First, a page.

Working in a retail outlet is never easy, especially in the harsh economic climate we experience today. And yet, having an exemplary service attitude is mandatory for the survival of not only the retail outlet, but the career of the retail salesperson as well.

In the course of the same day, I have experienced two extremes of retail service.

I was at a large electronics supermart to shop for a new fridge as the current one is near its end. As soon as I walked towards a fridge I wanted to check out, a tall slim young man approached and pestered me with the usual, “can I help you?” spiel. Of course, I declined and told him I did not need his help. I started examining the various technical specifications (including physical dimensions to fit into my narrow space), and shortlisted two models. The same salesperson kept coming back to introduce another brand’s model, and insisted that I should choose that instead. That particular model simply did not fit my needs, and he started pushing other models of the same brand, leading me to believe he wasn’t keen to serve the needs of a customer, but rather, his own commission.

After that, I needed to look for ingredients for dinner, and checked out a small new shop selling pasta and sphaghetti. A young man came to serve us and was polite, knowledgeable, and sensitive to our needs. We bought some pasta. In fact, we returned later another day to purchase even more pasta to give to family members.

Some people insist that salespeople can be “trained”. You can teach good salespeople the necessary product and technical knowledge so that they can serve customers better, but you really can’t “train” someone to be salespeople. What does that mean?

The right salespeople are those who are sensitive to people and their needs. They are communicative, sociable, warm and friendly. They are ernest and eager to learn, and hardworking. Above all, they realize that only truly serving the needs of others result in the success of their own careers. The truly great salespeople are people with the right personality mix with the above attributes. You can’t “train” someone to be warm – at most, you can merely “train” someone to “appear” warm. You can’t “train” someone to be sociable either. A person is sociable to begin with, or he is not. Likewise, you can’t force someone to learn. That person should want to and desire to learn on his own. No amount of incentivizing can transform a laggard into a performer.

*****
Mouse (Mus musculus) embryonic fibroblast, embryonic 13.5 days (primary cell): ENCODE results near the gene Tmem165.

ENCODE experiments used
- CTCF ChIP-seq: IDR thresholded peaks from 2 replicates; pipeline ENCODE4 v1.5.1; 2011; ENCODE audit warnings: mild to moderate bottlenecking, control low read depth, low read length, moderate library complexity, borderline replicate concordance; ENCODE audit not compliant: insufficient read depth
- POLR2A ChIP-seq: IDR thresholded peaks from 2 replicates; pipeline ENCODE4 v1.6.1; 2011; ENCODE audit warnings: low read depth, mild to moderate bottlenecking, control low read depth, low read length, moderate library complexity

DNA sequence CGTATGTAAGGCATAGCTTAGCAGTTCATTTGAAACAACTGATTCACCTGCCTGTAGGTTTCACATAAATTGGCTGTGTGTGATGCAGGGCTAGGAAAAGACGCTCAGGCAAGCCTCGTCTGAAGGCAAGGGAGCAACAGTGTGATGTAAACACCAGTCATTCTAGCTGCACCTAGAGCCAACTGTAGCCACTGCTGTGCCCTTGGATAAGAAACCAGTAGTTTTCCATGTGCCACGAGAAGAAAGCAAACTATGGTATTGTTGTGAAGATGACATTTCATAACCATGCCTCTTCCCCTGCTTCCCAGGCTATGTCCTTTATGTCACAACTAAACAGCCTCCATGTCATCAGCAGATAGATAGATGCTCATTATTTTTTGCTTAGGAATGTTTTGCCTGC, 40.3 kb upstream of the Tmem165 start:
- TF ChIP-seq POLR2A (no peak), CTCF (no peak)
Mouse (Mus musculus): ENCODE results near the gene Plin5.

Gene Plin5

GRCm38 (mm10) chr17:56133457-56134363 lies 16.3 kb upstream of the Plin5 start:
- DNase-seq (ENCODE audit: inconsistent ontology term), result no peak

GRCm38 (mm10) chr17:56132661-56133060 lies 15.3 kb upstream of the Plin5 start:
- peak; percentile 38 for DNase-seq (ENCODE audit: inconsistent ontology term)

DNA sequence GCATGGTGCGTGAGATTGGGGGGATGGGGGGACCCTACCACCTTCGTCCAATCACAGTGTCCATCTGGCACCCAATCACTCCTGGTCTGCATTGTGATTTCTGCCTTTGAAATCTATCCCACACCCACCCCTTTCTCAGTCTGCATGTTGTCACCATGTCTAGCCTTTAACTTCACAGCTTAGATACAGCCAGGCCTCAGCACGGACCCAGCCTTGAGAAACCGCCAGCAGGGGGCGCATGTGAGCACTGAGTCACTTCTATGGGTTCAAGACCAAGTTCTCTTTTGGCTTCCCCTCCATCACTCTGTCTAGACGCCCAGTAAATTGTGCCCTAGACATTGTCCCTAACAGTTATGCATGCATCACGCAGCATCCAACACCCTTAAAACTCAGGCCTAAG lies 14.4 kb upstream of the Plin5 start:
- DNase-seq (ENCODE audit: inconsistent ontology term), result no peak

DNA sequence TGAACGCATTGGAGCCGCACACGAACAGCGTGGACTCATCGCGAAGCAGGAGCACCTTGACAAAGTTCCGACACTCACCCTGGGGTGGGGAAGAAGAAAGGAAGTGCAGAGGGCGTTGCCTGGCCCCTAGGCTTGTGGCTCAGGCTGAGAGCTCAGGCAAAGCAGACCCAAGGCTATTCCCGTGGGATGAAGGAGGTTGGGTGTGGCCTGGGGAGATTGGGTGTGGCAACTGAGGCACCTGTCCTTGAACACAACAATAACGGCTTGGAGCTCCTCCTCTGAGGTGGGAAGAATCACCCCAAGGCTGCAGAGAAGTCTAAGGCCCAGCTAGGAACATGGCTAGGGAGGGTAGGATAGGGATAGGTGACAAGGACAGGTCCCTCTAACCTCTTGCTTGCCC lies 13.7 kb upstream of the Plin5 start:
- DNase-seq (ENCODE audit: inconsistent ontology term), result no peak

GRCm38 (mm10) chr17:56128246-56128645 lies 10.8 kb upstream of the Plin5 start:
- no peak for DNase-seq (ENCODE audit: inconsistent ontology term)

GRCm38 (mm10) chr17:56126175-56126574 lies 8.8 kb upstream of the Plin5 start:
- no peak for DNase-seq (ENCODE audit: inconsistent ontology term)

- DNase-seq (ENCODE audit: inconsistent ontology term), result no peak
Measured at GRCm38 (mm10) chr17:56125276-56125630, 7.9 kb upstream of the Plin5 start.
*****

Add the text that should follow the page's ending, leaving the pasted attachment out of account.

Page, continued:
When I was in human resource development (HRD) since the 1980s right up to now, I realized over the course of time that you can only do much for people who either value their jobs, or are there to pass time.

In short, sieve out the personalities and character attributes that are already present in an individual, and groom such an individual with opportunities for learning, serving others, and this individual will shine. Don’t try to recruit people simply by a submitted curriculum vitae, or to meet numbers. Recruit the right type of individuals for the right jobs. And reward the brilliant individuals appropriately, and transfer those who simply can’t fit into particular roles away.

You are accountable for the success or failure of the company, as well as the livelihood for all the employees. Different people fit into different jobs, and not everyone is meant to do sales, just as not everyone is meant to be chief executives or office administrators. And remember, in the fierce retail sales front, every cusomer encounter counts – at the cash register.